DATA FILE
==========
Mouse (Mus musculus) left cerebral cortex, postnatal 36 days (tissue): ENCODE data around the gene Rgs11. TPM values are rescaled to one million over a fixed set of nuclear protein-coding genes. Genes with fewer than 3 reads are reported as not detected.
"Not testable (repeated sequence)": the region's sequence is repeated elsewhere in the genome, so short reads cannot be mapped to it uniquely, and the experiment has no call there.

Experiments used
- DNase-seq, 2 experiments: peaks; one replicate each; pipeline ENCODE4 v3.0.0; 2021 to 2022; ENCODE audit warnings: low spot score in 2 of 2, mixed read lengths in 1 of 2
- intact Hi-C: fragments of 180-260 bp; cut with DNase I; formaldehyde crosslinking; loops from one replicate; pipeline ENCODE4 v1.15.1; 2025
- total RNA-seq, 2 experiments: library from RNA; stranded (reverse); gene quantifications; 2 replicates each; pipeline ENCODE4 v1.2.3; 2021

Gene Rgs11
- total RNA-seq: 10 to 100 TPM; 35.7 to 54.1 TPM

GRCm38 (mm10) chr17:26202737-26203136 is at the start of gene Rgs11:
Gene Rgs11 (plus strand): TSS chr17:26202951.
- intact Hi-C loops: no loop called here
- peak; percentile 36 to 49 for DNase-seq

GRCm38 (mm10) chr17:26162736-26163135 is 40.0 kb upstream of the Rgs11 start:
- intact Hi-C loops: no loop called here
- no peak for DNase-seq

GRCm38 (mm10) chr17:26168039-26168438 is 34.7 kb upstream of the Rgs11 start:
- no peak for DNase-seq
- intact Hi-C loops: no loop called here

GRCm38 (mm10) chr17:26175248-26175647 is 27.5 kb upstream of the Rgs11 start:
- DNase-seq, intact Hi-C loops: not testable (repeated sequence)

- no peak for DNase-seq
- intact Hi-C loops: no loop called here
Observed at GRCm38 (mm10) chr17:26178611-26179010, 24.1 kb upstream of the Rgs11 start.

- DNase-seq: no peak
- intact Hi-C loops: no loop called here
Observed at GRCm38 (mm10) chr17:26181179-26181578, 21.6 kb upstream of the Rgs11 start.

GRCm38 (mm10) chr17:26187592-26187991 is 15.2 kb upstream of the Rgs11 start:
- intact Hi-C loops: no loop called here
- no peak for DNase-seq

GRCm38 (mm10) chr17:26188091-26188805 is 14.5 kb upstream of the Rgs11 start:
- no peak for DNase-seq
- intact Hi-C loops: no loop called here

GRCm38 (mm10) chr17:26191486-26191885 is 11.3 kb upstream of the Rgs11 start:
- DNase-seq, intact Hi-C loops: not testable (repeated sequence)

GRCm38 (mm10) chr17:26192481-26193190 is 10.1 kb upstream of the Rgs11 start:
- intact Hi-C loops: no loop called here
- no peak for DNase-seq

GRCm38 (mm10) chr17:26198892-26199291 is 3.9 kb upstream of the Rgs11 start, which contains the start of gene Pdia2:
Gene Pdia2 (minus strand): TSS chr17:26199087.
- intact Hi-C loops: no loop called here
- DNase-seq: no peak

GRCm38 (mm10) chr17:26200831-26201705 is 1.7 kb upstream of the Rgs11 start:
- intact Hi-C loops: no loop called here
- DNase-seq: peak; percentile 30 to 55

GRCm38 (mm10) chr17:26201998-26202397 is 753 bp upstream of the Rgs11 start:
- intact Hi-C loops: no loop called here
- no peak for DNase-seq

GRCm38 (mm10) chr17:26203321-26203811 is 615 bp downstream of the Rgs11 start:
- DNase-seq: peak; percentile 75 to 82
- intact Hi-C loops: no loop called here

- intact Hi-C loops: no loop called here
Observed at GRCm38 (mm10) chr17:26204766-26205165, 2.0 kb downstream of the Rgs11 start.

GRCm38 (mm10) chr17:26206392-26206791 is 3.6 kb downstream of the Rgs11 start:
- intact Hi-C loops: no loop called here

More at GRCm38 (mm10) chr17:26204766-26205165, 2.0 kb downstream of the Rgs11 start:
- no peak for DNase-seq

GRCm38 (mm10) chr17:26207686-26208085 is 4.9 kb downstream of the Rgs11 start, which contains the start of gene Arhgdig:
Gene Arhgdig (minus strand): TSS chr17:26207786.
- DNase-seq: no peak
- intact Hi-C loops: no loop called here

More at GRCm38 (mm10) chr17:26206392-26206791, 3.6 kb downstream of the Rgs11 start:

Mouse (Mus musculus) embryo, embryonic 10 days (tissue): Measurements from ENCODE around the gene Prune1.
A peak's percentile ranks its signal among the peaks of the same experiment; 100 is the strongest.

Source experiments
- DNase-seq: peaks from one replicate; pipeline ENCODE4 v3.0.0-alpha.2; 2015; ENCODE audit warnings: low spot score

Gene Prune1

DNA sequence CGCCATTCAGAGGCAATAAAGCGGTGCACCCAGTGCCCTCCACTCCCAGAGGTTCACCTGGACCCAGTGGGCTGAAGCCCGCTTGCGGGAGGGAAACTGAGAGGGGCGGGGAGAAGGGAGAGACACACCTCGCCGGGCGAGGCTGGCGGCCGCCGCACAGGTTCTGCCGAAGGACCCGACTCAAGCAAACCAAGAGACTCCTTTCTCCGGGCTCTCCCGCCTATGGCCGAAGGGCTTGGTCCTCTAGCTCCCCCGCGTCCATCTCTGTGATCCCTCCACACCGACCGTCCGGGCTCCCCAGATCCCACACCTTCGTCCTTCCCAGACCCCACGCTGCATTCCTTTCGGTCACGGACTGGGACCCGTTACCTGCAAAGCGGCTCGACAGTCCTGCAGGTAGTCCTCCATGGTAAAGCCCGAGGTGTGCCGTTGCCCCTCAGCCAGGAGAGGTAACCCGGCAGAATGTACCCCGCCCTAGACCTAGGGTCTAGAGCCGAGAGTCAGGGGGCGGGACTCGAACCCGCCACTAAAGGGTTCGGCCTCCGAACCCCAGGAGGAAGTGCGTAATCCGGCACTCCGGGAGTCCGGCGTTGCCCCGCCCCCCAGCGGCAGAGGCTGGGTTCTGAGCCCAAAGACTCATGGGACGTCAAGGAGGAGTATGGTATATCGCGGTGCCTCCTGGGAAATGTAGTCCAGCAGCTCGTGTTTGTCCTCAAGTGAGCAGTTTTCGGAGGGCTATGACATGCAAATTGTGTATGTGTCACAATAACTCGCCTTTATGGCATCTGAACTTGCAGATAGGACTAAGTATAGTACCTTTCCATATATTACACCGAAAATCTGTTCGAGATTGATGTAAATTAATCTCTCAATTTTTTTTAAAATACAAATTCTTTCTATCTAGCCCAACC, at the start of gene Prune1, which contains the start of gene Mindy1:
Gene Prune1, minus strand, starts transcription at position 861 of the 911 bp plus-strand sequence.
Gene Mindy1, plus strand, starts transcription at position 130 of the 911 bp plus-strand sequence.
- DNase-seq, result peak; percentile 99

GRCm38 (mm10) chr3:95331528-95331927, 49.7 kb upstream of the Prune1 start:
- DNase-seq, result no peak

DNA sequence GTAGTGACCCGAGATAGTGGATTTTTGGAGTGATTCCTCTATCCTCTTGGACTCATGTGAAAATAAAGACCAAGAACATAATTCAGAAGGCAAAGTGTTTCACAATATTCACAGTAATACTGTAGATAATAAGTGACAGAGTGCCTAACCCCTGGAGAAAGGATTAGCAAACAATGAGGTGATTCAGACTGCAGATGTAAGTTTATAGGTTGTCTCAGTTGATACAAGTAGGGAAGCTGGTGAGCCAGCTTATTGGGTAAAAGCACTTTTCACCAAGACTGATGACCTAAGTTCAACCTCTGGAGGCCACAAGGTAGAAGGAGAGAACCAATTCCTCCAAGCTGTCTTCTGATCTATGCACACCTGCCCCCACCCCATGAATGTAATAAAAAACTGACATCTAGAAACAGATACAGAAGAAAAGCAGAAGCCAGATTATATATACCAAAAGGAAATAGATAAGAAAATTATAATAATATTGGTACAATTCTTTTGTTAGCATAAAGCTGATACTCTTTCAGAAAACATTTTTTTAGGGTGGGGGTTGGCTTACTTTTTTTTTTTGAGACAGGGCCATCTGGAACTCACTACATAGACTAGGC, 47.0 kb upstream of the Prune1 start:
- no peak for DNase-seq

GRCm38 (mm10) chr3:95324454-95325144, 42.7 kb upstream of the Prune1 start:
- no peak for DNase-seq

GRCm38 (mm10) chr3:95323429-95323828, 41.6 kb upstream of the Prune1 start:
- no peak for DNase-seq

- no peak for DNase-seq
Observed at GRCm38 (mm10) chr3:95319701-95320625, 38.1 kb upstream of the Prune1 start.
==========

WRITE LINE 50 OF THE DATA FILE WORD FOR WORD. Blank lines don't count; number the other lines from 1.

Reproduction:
- intact Hi-C loops: no loop called here